MDC-T structures resisting candidates seconded by partners.

by Staff reporter

The MDC Alliance, a coalition of opposition political parties which came together to challenge Zanu PF is in trouble amid revelations MDC-T structures are resisting candidates seconded by partners.
The MDC-T is the biggest partner in the alliance, with an allocation of 114 candidates out of the 210 seats to be contested.
Despite enjoying a lion’s share of the seats, MDC-T members whose constituencies have been allocated to other alliance partners were reportedly not happy with the arrangement and have threatened to sabotage non- members of their party at the polls if leaders insisted on fielding them.
It all started with the party leadership in Matabeleland, where party Vice President Thokozani Khupe, with the backing of chairperson, Lovemore Moyo and Organising Secretary, Abednico Bhebhe openly denounced the alliance.
The three leaders have been boycotting crucial party meetings and Alliance gatherings in protest, demanding that Matebeleland be exempted from the coalition matrix. This irked some of the party youths who went on to physically attack them after they held a separate meeting to discuss the alliance after they had boycotted the launch of the alliance in Bulawayo.
Only last week, Party spokesperson, Obert Gutu, followed suit , openly declaring that he would contest in Harare East although the seat was allocated to the People’s Democratic Party, which has seconded former MDC Secretary General, Tendai Biti as the candidate for the constituency.

Thokozani Khupe

It has, however, emerged that there are more dissenting voices in constituencies which were MDC-T strongholds but were given to alliance partners.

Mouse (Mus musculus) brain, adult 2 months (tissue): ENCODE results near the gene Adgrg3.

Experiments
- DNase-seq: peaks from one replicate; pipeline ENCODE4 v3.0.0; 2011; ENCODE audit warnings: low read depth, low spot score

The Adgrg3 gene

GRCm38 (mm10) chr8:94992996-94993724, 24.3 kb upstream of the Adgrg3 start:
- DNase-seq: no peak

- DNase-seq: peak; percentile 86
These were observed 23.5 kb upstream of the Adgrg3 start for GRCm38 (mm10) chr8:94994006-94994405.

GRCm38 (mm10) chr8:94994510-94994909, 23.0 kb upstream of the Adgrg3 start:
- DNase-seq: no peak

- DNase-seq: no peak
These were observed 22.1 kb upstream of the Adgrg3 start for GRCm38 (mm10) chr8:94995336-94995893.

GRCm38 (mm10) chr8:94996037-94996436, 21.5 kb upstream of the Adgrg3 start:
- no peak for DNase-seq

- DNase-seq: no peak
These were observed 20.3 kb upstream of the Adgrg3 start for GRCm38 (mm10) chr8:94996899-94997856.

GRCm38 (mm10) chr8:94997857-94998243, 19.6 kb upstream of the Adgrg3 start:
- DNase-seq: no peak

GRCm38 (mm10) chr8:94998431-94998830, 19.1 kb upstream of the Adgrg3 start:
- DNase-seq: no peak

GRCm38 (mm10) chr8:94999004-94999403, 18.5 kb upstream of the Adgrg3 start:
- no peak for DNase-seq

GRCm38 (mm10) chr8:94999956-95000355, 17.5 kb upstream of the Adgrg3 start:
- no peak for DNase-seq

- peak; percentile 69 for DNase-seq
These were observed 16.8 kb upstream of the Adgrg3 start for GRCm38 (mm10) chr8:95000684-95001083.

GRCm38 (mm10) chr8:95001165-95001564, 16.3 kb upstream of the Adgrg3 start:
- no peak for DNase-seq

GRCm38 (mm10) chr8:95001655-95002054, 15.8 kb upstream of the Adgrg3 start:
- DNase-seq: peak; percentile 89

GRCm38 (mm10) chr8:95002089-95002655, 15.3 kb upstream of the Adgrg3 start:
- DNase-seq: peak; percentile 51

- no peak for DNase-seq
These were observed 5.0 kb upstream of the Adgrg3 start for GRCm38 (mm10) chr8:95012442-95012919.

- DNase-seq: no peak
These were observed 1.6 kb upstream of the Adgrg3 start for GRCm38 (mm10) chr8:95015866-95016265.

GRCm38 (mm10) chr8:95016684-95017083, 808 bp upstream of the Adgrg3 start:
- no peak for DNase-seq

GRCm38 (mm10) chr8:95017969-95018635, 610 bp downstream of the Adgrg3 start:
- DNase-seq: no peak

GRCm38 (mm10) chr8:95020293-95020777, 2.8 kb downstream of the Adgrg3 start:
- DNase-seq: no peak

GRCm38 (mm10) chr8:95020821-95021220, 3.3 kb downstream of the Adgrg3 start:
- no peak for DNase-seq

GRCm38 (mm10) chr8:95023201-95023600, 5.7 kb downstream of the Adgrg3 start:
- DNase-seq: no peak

In Dzivarasekwa, members of the District Executive have vowed to sabotage the Alliance’s preferred candidate, Edwin Mushoriwa a former Member of Parliament of the constituency who was booted out after dumping Tsvangirai for Biti.
The members told New Zimbabwe in separate interviews they were willing to vote for a Zanu PF candidate if Mushoriwa was imposed on them, arguing that he had failed the constituency before and was not resident in the constituency.
“We don’t want anyone who is not MDC-T and is not from Dzivarasekwa. For a long time we have been taken for granted with the party imposing candidates from outside the constituency, all of who have gone on to betray the party,” said one party district member who spoke on condition of anonymity.
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He said most party members in the district were in agreement that they would not campaign or vote for Mushoriwa as they all preferred a candidate from the area.
In Kambuzuma, where the seat was also reportedly allocated to an alliance partner, the MDC structures there have their preferred candidate in one Islam Samadhosi.
The party members accuse those who negotiated in the alliance of protecting their own constituencies and giving away other people’s constituency.
“For example, Jameson Timba was a negotiator and he made sure that his Mount Pleasant seat was not touched, we can’t have people negotiating for themselves at the expense of others. It is better that the alliance issue be dropped altogether,” said another senior party leader who declined to be named.
The source said several constituencies where seats had been allocated to alliance partners were disgruntled although they had not yet come out in the open, adding this was likely to see the collapse of the alliance.
“There is a serious risk that we will have a winner in the presidential race but lose in the parliamentary elections if this situation is not addressed as a matter of urgency. This alliance has proved unpopular among party cadres,” he said.
Dzivareskwa District is said to have already written to the party expressing their reservations.

In Bindura North party structures also rejected Alliance candidate and Zimbabwe People First president Aggrippa Mutambara preferring former Bindura Mayor Tinashe Madamombe.

MDC Vice President, Nelson Chamisa, who is responsible for the allocation of seats, was not picking his phone. NewZimbabwe and The Guardian

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